22 May 2018

Africa: #westafricaleaks

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press release

West Africa is losing millions of dollars that could be spent tackling poverty and inequality because governments are bending the rules to favour the rich and powerful, said Oxfam today in the wake of #WestAfricaLeaks.

#WestAfricaLeaks shows an elaborate collusion between some of the region's most powerful politicians and business leaders. From Senegal and Nigeria to Mali and Ghana, high ranking public officials and businesses are using shell companies domiciled in tax havens to hide their wealth and avoid paying their fair share of taxes.

"The use of tax havens undermines West African countries' ability to raise the taxes they need to tackle appalling levels of poverty and inequality, including investing in health, education and sanitation," said Adama Coulibaly, West Africa regional director, Oxfam International.

"Tax dodging by the rich is a global scandal, and especially so in West Africa, which is home to many of the world's poorest countries. The people of West Africa are paying with their lives because the rich control politics and policy making and avoid paying their fair share,' Coulibaly added.

Notes to editors:

The #WestAfricaLeaks is a collaborative work between ICIJ and Norbert Zongo Cell for Investigative Journalism (Cenozo) and 15 journalists from 11 West African countries. It sheds light on one of West Africa's best kept secrets: its offshore practices.

According to the UNDP, of the 20 countries with the lowest human development in the world in 2016, half are in West Africa, namely Niger, Chad, Burkina Faso, Guinea, Sierra Leone, Guinea Bissau, Liberia, Mali, Gambia, Cote d'Ivoire. HDI measures the three dimensions of human development - health, education and standard of living.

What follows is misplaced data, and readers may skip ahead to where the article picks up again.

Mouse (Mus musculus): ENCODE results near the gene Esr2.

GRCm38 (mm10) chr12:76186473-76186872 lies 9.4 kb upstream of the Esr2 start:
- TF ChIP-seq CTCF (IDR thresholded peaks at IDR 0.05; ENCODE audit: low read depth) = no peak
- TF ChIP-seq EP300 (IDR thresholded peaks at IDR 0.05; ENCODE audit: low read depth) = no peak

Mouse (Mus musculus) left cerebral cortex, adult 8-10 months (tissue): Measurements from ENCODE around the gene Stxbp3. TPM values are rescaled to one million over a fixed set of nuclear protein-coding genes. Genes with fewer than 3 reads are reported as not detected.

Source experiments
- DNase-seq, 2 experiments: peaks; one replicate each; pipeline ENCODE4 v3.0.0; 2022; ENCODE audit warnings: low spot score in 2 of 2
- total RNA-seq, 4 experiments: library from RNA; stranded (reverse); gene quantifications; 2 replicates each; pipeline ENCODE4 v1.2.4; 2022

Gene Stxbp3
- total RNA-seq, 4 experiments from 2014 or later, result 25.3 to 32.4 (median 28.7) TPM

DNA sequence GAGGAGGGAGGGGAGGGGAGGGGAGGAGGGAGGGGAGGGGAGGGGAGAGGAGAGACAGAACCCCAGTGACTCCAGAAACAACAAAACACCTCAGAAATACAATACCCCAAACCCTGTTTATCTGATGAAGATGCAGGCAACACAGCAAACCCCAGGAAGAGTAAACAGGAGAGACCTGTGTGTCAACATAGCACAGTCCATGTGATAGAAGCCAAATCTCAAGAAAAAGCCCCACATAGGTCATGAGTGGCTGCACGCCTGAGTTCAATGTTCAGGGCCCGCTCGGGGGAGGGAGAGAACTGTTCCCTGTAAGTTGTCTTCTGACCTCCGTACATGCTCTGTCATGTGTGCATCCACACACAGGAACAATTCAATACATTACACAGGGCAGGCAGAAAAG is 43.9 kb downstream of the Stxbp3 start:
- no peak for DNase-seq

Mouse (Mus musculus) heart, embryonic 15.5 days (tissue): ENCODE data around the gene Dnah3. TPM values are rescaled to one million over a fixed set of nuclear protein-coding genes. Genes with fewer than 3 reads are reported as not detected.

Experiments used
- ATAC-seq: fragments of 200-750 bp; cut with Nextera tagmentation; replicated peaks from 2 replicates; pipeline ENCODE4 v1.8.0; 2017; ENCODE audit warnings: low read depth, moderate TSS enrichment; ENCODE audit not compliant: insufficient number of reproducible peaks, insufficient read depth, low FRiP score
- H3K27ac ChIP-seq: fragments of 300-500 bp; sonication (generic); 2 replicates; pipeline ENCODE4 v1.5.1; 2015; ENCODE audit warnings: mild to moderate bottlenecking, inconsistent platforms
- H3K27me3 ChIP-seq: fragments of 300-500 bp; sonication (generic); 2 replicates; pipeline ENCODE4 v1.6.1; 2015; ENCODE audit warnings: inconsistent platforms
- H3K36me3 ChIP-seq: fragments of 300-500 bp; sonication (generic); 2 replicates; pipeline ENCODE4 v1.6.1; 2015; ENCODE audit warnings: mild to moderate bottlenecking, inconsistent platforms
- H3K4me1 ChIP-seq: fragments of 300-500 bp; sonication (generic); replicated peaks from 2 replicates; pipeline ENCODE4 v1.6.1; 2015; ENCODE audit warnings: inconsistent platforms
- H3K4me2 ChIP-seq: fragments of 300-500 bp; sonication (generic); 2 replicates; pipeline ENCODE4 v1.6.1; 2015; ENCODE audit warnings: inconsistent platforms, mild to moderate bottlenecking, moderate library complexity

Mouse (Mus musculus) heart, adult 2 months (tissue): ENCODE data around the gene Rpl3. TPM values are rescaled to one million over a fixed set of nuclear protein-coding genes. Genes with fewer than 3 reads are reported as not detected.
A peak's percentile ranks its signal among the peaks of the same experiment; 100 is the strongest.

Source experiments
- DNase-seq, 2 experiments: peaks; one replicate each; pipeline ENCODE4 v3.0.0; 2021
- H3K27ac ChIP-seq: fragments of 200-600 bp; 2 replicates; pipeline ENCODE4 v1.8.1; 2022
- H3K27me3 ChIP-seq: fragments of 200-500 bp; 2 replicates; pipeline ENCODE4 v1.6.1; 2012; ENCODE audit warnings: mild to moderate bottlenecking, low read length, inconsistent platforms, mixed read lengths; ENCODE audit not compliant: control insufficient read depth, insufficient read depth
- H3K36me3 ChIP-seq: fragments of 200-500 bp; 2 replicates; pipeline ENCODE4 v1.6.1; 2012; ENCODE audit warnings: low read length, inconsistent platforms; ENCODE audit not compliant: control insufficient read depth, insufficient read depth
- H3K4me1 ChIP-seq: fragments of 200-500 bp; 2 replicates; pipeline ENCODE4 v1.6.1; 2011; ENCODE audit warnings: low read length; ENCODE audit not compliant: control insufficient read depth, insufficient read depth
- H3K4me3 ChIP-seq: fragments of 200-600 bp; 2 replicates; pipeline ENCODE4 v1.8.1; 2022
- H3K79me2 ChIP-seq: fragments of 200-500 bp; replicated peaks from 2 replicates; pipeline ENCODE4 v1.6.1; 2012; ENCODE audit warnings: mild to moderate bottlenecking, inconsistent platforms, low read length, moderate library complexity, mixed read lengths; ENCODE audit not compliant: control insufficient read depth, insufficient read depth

Nearly 57 million Nigerians do not have access to safe water, over 130 million lack adequate sanitation and the country has more than 10 million children out of school (Nigeria DHS, 2013). Yet, between 1960 and 2015, about US$20 trillion was stolen from the Nigerian treasury by public officials. This amount outstripped the GDP of the United States in 2012 which stood at about US$18 trillion. (Economic and Financial Crimes Commission)

West African countries offer formal corporate tax incentives as well as discretionary incentives in special deals with companies. Research shows that three countries alone - Ghana, Nigeria and Senegal - are losing up to $5.8 billion a year. If the rest of ECOWAS lost revenues at similar percentages of their GDP, total revenue losses among the 15 ECOWAS states would amount to $9.6 billion a year (Action Aid, The West African Give Away)

The income of the richest Nigerian man earns from his wealth each year can lift two million of his compatriots out of poverty annually. While more than 112 million Nigerians were living in poverty in 2010, the richest Nigerian man will take 42 years to spend all his wealth at US$1 million per day (Inequality in Nigeria, Oxfam 2017)

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